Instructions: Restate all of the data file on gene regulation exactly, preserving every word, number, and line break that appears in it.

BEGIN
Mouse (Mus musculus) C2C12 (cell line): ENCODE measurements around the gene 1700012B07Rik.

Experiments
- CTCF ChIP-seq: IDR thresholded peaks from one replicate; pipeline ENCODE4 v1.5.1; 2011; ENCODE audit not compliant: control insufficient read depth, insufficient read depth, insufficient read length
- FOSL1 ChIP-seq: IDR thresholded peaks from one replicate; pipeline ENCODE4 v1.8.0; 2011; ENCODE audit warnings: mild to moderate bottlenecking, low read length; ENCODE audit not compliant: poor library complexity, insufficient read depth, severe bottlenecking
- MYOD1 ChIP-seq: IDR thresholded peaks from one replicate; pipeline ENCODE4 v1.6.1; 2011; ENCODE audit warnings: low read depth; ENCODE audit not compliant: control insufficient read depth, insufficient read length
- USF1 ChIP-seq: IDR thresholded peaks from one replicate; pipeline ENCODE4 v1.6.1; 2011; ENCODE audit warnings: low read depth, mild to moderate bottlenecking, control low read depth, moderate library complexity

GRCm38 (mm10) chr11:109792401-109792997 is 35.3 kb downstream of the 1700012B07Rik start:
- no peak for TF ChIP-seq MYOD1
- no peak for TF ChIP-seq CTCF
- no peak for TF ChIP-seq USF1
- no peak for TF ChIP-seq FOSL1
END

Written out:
Mouse (Mus musculus) C2C12 (cell line): ENCODE measurements around the gene 1700012B07Rik.

Experiments
- CTCF ChIP-seq: IDR thresholded peaks from one replicate; pipeline ENCODE4 v1.5.1; 2011; ENCODE audit not compliant: control insufficient read depth, insufficient read depth, insufficient read length
- FOSL1 ChIP-seq: IDR thresholded peaks from one replicate; pipeline ENCODE4 v1.8.0; 2011; ENCODE audit warnings: mild to moderate bottlenecking, low read length; ENCODE audit not compliant: poor library complexity, insufficient read depth, severe bottlenecking
- MYOD1 ChIP-seq: IDR thresholded peaks from one replicate; pipeline ENCODE4 v1.6.1; 2011; ENCODE audit warnings: low read depth; ENCODE audit not compliant: control insufficient read depth, insufficient read length
- USF1 ChIP-seq: IDR thresholded peaks from one replicate; pipeline ENCODE4 v1.6.1; 2011; ENCODE audit warnings: low read depth, mild to moderate bottlenecking, control low read depth, moderate library complexity

GRCm38 (mm10) chr11:109792401-109792997 is 35.3 kb downstream of the 1700012B07Rik start:
- no peak for TF ChIP-seq MYOD1
- no peak for TF ChIP-seq CTCF
- no peak for TF ChIP-seq USF1
- no peak for TF ChIP-seq FOSL1